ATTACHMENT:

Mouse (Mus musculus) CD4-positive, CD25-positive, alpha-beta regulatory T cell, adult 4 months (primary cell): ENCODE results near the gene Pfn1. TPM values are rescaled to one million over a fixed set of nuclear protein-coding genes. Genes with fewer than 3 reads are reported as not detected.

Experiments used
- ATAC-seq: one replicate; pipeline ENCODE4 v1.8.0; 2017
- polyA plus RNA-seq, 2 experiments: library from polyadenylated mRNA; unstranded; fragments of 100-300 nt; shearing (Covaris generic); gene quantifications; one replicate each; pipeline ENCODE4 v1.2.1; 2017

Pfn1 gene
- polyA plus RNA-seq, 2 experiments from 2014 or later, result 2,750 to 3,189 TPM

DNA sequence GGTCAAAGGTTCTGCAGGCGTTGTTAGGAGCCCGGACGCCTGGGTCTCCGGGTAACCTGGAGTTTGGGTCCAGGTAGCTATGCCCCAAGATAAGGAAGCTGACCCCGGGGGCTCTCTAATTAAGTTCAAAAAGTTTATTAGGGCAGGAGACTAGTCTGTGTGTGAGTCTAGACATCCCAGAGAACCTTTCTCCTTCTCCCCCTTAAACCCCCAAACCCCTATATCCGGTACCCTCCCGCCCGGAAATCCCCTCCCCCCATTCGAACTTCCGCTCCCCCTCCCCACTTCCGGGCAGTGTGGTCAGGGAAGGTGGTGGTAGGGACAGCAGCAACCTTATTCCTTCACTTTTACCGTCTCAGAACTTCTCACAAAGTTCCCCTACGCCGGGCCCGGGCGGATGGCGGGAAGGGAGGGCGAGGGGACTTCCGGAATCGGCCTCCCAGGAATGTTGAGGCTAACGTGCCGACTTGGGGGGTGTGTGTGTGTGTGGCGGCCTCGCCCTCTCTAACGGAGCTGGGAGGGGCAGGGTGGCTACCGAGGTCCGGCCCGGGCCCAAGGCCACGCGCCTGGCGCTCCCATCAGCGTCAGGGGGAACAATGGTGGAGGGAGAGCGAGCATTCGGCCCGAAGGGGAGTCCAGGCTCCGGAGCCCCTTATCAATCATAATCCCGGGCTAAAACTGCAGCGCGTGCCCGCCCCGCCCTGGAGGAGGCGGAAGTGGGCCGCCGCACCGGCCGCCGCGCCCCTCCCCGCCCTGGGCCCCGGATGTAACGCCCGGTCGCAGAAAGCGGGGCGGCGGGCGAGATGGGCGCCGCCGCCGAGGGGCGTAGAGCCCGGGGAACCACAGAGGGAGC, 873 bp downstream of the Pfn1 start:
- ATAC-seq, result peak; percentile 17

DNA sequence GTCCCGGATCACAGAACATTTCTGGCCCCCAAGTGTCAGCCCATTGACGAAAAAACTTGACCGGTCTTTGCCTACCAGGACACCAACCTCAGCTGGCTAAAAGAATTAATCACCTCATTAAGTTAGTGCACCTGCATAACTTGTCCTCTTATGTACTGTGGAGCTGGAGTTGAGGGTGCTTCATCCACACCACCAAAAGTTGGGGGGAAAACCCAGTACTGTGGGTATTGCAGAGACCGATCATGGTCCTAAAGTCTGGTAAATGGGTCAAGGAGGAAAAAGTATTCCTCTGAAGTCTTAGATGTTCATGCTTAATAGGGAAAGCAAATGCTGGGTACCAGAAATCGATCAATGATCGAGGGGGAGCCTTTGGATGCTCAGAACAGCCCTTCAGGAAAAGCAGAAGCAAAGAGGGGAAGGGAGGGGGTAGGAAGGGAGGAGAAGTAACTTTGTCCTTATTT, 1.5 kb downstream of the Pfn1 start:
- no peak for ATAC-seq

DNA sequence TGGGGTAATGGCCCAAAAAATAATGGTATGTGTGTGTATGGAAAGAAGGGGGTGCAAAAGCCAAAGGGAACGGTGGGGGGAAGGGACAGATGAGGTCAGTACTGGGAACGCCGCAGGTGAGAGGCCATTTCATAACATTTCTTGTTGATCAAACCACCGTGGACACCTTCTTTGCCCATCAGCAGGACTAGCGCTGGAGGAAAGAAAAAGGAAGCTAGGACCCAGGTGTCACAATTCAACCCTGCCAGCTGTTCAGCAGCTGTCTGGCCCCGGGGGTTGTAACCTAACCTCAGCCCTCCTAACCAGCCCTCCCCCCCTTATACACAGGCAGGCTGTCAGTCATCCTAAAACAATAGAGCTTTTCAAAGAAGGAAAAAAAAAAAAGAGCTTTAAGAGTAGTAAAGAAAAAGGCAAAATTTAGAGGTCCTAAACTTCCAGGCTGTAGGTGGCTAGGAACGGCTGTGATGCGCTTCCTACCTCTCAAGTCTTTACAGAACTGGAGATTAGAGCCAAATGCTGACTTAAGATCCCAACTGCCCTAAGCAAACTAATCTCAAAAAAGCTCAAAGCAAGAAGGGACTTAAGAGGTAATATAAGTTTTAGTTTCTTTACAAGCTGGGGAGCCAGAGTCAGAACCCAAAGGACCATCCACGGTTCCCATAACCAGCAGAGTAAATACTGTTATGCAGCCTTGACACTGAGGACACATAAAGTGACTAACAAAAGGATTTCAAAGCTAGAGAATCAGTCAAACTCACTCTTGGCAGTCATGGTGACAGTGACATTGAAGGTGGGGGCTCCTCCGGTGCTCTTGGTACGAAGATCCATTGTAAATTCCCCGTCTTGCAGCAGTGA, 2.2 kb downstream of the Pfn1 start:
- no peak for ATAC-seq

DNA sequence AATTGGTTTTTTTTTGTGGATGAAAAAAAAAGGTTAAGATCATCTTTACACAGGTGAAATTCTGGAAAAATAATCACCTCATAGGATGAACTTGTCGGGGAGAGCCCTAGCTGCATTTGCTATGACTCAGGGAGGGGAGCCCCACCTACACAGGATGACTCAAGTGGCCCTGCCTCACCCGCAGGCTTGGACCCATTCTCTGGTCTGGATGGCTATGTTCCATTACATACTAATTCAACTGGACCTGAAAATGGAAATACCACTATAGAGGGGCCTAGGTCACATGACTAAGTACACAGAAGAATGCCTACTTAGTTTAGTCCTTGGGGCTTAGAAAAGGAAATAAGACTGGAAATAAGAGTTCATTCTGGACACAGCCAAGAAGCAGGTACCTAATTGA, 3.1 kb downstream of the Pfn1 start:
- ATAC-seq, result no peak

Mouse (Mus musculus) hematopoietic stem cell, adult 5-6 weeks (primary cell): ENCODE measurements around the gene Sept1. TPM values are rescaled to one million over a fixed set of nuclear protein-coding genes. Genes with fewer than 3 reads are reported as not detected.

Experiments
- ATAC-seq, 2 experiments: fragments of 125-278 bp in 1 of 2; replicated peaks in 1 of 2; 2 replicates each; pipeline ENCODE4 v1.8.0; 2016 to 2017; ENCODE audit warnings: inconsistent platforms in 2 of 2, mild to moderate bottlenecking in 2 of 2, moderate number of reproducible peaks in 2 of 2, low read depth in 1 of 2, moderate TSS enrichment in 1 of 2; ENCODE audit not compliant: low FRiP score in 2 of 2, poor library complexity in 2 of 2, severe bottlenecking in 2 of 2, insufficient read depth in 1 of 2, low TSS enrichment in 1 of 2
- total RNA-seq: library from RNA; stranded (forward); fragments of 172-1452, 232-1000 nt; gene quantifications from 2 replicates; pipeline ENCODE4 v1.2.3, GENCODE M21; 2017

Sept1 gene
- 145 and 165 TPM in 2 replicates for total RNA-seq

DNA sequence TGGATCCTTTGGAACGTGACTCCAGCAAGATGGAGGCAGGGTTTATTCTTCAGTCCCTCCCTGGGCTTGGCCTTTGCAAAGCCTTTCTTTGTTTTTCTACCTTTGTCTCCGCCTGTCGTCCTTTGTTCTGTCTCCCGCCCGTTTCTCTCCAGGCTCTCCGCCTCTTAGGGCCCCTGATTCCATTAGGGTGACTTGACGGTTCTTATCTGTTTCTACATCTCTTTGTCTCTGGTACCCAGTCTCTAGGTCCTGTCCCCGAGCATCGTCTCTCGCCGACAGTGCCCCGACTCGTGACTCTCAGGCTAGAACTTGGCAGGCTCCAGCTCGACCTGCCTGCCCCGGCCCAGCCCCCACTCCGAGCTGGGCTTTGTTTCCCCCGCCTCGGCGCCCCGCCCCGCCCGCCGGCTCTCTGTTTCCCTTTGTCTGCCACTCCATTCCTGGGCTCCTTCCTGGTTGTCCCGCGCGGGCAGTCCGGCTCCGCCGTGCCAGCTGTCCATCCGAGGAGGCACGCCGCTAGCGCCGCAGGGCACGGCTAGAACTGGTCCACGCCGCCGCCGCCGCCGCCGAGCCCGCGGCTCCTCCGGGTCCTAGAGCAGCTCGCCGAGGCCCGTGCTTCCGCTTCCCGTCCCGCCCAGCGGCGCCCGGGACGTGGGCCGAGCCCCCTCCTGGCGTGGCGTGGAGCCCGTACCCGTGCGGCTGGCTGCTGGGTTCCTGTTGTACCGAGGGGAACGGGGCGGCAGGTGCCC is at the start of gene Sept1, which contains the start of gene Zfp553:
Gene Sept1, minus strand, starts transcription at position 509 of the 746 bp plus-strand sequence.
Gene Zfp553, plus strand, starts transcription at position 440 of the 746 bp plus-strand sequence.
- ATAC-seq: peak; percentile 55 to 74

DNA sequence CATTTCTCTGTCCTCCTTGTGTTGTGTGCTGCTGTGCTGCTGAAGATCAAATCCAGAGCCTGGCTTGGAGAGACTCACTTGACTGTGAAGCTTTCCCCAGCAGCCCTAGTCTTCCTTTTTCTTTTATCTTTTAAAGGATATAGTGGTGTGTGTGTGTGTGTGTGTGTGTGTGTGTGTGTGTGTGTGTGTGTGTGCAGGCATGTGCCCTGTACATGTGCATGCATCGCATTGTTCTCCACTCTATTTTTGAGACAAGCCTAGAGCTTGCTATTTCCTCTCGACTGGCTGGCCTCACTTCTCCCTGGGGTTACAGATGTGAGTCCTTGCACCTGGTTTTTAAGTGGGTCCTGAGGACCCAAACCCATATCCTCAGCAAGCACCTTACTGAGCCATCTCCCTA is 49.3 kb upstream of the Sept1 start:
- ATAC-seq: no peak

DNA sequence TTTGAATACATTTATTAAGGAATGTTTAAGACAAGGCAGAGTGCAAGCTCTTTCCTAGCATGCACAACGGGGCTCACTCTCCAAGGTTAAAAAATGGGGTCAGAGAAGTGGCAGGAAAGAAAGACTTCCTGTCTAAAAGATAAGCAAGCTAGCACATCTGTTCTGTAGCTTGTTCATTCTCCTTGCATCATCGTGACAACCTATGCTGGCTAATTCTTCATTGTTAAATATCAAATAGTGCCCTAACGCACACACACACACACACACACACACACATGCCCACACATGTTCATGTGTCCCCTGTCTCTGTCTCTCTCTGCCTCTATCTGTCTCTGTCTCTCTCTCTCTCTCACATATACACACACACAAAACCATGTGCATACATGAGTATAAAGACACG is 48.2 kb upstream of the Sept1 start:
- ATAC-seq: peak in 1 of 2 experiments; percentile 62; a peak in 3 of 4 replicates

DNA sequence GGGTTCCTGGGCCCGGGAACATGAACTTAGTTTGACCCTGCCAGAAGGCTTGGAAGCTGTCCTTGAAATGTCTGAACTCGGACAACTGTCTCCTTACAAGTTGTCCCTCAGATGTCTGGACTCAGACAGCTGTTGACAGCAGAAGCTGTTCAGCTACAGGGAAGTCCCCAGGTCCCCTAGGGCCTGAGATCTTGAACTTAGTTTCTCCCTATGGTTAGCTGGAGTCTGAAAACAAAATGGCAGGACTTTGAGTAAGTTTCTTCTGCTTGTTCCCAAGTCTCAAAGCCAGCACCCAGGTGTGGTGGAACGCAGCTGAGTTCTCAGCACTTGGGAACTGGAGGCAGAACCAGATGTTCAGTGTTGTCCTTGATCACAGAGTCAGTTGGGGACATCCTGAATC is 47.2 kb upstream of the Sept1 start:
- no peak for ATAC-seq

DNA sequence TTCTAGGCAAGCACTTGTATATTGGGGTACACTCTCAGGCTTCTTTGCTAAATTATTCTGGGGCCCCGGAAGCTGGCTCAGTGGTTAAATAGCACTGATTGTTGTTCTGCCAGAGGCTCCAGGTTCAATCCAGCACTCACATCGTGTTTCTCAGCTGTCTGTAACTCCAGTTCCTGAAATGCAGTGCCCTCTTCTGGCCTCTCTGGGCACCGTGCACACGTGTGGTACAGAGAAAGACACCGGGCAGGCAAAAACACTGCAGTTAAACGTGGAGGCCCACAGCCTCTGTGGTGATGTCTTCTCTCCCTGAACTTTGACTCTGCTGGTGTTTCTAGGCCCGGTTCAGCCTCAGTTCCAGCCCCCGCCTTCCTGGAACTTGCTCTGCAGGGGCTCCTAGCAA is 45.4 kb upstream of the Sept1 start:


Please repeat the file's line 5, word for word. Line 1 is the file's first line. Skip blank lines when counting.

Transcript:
Pfn1 gene